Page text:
You’re dragging this misery on

23 09 2013

Slate‘s layout has long been terrible, as in:

  • crowded in appearance
  • a constantly metastasizing number of specialty sections
  • an “older” button which actually required more than one hit to get to the not-on-the-front-page entries (a problem exacerbated by a lousy search function
  • non-obvious archive retrieval system (although, to be honest, I could be misremembering this)

So, finally, they’ve changed it. Yay!

Do I like it? Nay!

One the one hand, you should disregard my dislike, because I dislike any changes made to a design to which I’ve become accustomed. (You thought I was joking about my temperamental conservatism? I was not.) Disqus has changed its style a number of times and each time I’ve hated it.

And then I’ve gotten used to it. I expect to get used to the Slate re-design.

(Then again, I still dislike the re-design of the Atlantic blogs, and that’s been awhile. Still, my own history suggests I’ll come to terms with, and perhaps even like, the New! Improved! Slate layout.)

ON THE OTHER HAND, however, Slate has still not fixed the incredibly fucking annoyingly awful “read more” function which, unlike similar functions at The Daily Dish and The Slog, takes the reader away from the main or index page and to the single post, which in turn requires one go back to that index page before one can go on to the next story.

I know, I know: this is not a problem on the order of an asteroid strike or the extinction of the coffee bean, but given how incredibly fucking annoyingly awful the single-post “read more” function is, and how the solution—an unfolding “read more” function—is a thing which exists in the world, why couldn’t Slate have done the one goddamned thing that I and every other reader of their site would have instantly and unreservedly hailed?

Or is the retention of that incredibly fucking annoyingly awful single-post “read more” function simply a kind of #Slatepitch, wherein they choose to do the one thing that everyone agrees is terrible?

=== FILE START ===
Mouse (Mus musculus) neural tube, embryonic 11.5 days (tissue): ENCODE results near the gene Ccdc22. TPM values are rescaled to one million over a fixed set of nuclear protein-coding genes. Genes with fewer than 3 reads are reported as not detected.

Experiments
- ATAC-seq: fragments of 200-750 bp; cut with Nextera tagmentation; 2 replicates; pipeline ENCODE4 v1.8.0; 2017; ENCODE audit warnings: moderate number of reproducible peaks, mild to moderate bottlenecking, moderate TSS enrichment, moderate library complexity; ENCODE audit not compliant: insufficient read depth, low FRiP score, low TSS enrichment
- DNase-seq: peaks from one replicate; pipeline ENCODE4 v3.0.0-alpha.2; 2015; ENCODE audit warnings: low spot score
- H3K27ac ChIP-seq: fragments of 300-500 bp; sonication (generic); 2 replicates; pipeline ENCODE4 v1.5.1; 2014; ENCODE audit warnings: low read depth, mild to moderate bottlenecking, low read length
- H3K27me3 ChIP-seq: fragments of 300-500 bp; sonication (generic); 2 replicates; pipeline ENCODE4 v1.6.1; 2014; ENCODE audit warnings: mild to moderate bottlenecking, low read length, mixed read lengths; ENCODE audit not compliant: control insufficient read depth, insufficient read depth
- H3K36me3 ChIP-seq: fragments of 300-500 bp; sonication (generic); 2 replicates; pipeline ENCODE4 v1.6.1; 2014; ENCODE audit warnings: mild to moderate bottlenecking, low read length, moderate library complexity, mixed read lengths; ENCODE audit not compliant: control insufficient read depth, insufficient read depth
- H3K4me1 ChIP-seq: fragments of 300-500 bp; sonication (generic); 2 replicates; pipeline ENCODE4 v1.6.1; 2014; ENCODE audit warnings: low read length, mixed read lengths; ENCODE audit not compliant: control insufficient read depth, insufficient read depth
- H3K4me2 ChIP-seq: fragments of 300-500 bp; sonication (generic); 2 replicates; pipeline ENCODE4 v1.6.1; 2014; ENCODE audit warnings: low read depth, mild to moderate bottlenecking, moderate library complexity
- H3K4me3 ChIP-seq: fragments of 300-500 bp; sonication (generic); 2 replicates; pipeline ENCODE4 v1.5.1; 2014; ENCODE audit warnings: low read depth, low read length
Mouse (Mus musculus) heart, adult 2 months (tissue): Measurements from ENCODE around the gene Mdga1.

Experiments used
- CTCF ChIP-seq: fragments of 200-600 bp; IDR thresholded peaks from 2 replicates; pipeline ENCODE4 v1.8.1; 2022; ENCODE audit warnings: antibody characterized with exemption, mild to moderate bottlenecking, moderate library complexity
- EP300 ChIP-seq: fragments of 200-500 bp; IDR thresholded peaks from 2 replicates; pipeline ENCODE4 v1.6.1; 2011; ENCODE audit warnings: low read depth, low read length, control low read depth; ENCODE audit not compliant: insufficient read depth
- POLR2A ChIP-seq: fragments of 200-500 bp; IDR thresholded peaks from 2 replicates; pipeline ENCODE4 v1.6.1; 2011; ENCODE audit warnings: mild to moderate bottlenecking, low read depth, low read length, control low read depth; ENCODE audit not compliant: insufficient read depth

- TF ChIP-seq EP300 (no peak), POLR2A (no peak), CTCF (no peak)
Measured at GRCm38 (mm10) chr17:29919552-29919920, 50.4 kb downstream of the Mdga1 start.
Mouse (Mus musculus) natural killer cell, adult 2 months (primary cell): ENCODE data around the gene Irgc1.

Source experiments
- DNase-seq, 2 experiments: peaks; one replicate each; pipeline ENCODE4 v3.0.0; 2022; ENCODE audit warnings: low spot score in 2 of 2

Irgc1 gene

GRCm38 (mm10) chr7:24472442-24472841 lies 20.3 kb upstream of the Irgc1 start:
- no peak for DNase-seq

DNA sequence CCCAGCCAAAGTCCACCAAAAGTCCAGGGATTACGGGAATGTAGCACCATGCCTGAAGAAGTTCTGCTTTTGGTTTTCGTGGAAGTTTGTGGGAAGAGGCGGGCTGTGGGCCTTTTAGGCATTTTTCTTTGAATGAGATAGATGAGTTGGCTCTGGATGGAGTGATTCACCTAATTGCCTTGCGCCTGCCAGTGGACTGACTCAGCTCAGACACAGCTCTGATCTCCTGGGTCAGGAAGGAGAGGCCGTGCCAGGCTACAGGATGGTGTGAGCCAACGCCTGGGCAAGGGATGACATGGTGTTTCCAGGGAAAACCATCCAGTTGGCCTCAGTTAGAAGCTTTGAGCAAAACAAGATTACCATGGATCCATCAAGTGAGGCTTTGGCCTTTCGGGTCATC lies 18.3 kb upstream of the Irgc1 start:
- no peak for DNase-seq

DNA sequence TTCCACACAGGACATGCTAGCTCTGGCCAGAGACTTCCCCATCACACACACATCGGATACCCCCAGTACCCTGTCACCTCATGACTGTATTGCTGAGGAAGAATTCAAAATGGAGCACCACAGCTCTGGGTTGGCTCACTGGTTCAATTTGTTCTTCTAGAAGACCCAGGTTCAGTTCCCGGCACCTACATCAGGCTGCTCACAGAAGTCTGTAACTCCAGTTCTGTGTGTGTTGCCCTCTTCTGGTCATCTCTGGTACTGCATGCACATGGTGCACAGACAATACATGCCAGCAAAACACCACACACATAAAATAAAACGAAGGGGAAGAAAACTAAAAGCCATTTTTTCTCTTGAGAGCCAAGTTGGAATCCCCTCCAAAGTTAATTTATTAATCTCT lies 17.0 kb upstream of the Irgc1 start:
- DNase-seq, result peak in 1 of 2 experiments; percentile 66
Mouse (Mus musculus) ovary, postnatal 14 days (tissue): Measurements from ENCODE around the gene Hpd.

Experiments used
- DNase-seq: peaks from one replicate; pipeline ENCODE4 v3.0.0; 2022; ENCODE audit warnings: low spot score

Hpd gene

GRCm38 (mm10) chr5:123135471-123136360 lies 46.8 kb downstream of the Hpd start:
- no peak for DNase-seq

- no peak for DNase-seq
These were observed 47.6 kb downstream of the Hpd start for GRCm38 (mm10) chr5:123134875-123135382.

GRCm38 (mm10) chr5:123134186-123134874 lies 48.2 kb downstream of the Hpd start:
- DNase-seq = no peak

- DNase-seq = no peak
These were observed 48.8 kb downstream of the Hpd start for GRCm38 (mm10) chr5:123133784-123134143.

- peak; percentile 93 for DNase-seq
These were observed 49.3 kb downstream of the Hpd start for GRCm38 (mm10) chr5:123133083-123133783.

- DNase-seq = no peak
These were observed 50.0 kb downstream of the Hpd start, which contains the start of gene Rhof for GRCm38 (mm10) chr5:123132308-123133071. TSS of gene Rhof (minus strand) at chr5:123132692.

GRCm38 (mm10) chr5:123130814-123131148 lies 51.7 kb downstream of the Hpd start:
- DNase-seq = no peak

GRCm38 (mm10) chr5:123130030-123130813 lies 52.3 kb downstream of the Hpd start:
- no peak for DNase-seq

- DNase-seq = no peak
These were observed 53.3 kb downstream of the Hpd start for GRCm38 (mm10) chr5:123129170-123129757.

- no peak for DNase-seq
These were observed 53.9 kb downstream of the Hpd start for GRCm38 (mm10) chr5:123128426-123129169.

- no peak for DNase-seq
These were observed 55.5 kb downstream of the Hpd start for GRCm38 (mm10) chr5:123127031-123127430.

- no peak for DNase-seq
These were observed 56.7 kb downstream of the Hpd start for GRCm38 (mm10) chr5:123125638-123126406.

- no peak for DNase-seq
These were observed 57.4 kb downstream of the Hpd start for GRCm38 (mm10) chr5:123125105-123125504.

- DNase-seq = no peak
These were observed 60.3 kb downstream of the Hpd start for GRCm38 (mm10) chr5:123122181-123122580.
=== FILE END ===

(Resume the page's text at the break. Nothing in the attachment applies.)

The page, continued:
Can you hear me

7 05 2013

I blew my students’ minds today.

No, not anything brilliant on my part: I brought up an issue in my bioethics course that I’ve mentioned in previous courses—had thought I’d mentioned previously in this course—and a number of them lost it.

I told them that there were deaf people who didn’t think there was anything wrong with being deaf, and furthermore, they’d like you to keep your cochlear implants and whatnot to yourselves, thankyouverymuch.

That did not compute.

Now, the backdrop for this moment of brain splatter was a discussion of social coercion, normalization, enhancement, disability, and morality (among other things). Somewhere in this discussion I noted that devices which are promoted as aiding the disabled might be more about assuaging the discomforts of the non-disabled. This was one of Anita Silver’s points in her essay “A Fatal Attraction to Normalizing” (in Enhancing Human Traits, ed. by Erik Parens), as exemplified by the decision of the Canadian government to push children affected by thalidomide into prostheses and forbidding them to roll or crawl. “The direction of resources to fund artificial limb design and manufacture rather than wheelchair design was influenced by the supposition that walking makes people more socially acceptable than wheeling does.”